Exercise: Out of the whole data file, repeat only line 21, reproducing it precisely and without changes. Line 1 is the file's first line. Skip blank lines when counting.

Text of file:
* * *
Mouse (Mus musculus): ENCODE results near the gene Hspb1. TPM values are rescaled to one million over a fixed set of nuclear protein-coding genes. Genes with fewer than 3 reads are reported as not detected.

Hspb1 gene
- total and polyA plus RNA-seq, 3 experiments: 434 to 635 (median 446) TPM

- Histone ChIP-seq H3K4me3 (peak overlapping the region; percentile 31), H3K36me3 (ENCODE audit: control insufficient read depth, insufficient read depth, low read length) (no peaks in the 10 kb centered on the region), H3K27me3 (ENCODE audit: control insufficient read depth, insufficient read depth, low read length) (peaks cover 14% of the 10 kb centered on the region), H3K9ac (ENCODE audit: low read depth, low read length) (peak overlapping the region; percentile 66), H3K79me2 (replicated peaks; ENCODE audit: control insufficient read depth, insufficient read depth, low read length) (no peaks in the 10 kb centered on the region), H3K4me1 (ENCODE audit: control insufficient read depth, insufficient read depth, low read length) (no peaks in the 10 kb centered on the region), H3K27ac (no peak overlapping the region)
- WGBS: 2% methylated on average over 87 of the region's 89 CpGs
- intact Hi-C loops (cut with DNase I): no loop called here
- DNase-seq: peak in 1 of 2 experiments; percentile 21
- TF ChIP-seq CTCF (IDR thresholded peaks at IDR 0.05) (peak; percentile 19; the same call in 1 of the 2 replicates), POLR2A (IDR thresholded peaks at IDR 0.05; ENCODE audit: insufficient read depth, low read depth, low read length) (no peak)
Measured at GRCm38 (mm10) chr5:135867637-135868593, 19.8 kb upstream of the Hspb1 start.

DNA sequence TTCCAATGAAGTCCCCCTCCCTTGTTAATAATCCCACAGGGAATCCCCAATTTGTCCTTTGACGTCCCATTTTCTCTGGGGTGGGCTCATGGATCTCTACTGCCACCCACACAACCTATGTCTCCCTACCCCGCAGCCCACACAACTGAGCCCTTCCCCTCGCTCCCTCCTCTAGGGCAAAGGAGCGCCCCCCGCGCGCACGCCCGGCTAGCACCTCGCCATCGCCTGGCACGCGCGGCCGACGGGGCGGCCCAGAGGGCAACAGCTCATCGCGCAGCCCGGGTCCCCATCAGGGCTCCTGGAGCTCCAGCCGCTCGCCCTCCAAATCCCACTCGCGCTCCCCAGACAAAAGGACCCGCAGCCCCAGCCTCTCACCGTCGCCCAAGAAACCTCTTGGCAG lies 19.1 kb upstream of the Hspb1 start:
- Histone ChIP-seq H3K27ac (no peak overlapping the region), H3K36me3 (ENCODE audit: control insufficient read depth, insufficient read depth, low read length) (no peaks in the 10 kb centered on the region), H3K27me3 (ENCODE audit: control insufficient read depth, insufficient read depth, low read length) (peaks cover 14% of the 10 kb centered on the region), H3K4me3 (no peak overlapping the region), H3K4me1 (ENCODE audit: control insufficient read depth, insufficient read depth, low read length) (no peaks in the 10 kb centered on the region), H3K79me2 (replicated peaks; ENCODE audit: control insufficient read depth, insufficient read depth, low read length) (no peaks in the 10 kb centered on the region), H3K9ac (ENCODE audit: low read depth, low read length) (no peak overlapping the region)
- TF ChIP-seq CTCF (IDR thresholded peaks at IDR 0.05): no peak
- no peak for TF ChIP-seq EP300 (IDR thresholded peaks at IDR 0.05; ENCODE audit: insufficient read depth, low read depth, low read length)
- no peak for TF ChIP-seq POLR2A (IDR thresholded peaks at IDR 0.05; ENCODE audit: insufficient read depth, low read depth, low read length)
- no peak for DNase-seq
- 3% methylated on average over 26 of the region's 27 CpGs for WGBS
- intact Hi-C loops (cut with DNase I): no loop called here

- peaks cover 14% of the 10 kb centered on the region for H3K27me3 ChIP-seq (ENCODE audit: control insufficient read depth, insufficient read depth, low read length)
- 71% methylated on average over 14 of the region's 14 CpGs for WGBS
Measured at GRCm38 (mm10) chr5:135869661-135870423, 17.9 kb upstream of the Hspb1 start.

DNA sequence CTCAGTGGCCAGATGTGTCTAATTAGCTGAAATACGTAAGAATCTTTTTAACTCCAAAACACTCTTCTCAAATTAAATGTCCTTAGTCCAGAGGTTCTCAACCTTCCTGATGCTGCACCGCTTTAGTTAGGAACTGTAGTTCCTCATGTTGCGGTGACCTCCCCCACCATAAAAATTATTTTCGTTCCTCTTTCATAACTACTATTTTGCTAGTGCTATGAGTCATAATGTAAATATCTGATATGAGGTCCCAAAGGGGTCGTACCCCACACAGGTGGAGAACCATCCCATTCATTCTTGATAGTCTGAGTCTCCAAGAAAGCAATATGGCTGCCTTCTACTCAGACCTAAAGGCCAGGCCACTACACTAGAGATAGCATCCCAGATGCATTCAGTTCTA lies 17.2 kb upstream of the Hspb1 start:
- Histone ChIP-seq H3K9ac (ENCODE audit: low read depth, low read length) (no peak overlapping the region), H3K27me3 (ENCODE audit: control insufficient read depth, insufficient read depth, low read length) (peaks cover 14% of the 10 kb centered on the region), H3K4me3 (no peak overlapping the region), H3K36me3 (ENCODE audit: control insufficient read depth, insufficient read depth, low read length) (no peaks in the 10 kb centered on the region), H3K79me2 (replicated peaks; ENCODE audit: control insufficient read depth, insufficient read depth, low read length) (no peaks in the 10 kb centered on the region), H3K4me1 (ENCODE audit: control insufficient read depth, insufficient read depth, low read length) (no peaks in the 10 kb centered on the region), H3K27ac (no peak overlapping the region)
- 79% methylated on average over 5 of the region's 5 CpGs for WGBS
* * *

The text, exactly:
DNA sequence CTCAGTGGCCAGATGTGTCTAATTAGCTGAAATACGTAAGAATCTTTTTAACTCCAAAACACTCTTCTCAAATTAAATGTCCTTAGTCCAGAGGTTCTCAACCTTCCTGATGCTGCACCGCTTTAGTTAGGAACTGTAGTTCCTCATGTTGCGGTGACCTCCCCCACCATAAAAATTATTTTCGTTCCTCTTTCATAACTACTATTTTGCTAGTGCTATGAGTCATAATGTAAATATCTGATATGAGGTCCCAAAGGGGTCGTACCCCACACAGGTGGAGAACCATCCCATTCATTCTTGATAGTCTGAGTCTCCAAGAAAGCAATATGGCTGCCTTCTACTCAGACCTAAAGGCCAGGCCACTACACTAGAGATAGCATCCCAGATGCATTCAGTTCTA lies 17.2 kb upstream of the Hspb1 start: